*Disclaimer: Someone brought a good point on my previous article. He mentioned that a lot of the details I used seemed so ridiculous that it had to be internet rumors and random assumptions on my part and that I was presenting them as facts, however, every detail I talked about came from a primary source. Lords of Pain has a very loose rule that columnists cannot link off the site, but I don’t feel comfortable posting facts that I can’t rightfully cite, so this will be the last column you see from me without citations. Any column I write following this one will have a list of citations. I don’t think that’s too much to ask. The details in this column come from Bischoff, Dustin Rhodes, Ray Lloyd, and Gene Simmons. Enjoy 4 Gimmicks WCW Screwed Up Instantly.*
Eric Bischoff really wanted a gimmick that would resonate with the younger demographic, Bischoff recalls in an interview by Stone Cold Steve Austin. There had to be a gimmick that the brain behind the nWo could come up with that the children could relate to. Oh, I know! That Mortal Kombat game that children aren’t allowed to play! Nailed it. The gimmick was played by Ray Lloyd – a legit badass in mixed martial arts, former government agent, and a US Marshall. He even competed in the biggest tournaments. What could possibly go wrong with a resume like that? Maybe the fact that karate has literally nothing to do with pro-wrestling because you can’t fake roundhouse kick a brick over your opponent’s face?
Eric Bischoff had his hands all over the Glacier gimmick more than anyone which means this gimmick had everything thrown at it that it possibly could. The teaser vignettes were amazing. The video contained a camera focusing on the Glacier logo like how Mortal Kombat did in their movie intro. The tag line was “blood runs cold,” which you can’t get any cooler than that. When they finally gave us a look of Glacier, he was decked out head to toe in Mortal Kombat’s Sub-Zero’s ninja attire and kicked the air like it was Stone Cold’s wife. It was breath-taking and impossible not to be hyped for this. So, what went wrong?
First, the idea behind the gimmick didn’t translate well. Tony Schiavone pointed out that there was no way anyone could have lived up to that kind of hype, and it’s true, especially when your gimmick is that you’re the guy who murders people with ice and then rips out their spine.
Second, when you rip-off literally every aspect from someone’s copyrighted property, what tends to happen is you get your ass sued because duh. According to Bischoff, Midway, the owners of the Mortal Kombat property, sent WCW a cease and desist letter over a year after his debut, presumably because his debut was so terrible that it was on literally no one’s radar. Glacier was fed to “Buff” Bagwell, then to Goldberg, and to several random wrestlers. The gimmick lingered for a few more months until it became a joke, then Ray returned as Glacier a year later which became a literal joke as the commentators mocked the gimmick, and then scrapped all together.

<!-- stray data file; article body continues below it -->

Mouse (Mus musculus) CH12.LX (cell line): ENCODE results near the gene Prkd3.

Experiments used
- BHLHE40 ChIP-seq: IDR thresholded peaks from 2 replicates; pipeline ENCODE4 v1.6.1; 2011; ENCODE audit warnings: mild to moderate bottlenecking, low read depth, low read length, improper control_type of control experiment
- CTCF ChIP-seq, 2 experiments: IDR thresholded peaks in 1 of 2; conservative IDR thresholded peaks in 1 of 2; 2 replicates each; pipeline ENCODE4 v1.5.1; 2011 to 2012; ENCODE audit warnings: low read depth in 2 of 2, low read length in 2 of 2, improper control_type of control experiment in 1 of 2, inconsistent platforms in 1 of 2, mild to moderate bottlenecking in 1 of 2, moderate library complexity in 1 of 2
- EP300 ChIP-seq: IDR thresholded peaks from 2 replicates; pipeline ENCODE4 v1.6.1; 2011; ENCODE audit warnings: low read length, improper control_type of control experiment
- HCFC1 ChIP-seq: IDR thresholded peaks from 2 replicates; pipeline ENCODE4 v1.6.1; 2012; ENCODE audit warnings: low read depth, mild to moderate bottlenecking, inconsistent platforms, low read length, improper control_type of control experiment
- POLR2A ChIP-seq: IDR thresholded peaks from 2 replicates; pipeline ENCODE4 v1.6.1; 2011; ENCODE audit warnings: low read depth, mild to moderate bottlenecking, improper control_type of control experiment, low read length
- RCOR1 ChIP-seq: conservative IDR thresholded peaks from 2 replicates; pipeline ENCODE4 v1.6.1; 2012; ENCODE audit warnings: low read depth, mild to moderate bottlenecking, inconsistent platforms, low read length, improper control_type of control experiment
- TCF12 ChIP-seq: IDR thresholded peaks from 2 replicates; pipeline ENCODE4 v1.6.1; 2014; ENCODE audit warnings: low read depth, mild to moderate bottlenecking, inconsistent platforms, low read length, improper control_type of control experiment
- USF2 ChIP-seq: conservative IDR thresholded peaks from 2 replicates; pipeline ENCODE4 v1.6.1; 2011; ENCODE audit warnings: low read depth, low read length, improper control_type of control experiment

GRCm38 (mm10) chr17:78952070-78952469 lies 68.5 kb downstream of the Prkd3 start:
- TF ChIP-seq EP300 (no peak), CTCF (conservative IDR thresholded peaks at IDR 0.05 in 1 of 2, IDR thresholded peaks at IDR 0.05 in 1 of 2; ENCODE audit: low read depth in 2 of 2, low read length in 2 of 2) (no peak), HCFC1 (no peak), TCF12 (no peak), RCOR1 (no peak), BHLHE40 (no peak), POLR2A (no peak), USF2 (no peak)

Fun fact: I honestly thought Glacier had a chance of beating Goldberg because I was unaware that he had already lost twice to “Buff” Bagwell, and because I was a stupid, stupid kid.
The idea behind this gimmick was that Dustin Rhodes would be ripping off (surprise?) a movie, Dark City, according to Dustin Rhodes himself. He was even dressed as the Stranger from his hat down to his trench coat. His promo had shown him standing outside of a child’s bedroom window. Clearly supposed to be a boogeyman, right?
You’d think, except Turner executives disagreed, as told by Vince Russo. According to him, executes believed the gimmick looked too much like a pedophile. Makes sense, right? I mean, when I see a demonic character floating magically by a window which turned the child’s eyes pitch black, the first thing I think of is child rape. Now, if the issue was that Seven would resemble a child predator, maybe shoot the next promo from somewhere that isn’t a child’s room? Simple solution, right? Nah, let’s throw the gimmick away all together. Screw quick and easy solutions to tiny problems! Like having gum stuck to the bottom of your shoe so you set your entire house on fire.
Seven debuted with an extravagant entrance. Ominous music played, he would slowly walk out with fire shooting from both sides of the ramp and smoke engulfing the ground everywhere, and from there, he would float to the ring using a zipline as we all know pedophiles do. He grabs the mic and… the gimmick is dead. He tosses down his hat, denounces the gimmick, and the best part comes mid-promo where he stops all momentum he had built up from this shoot promo to say, “Oh, my name’s Seven by the way.” Great, now go molest children, you guy who’s given no implication you molest children.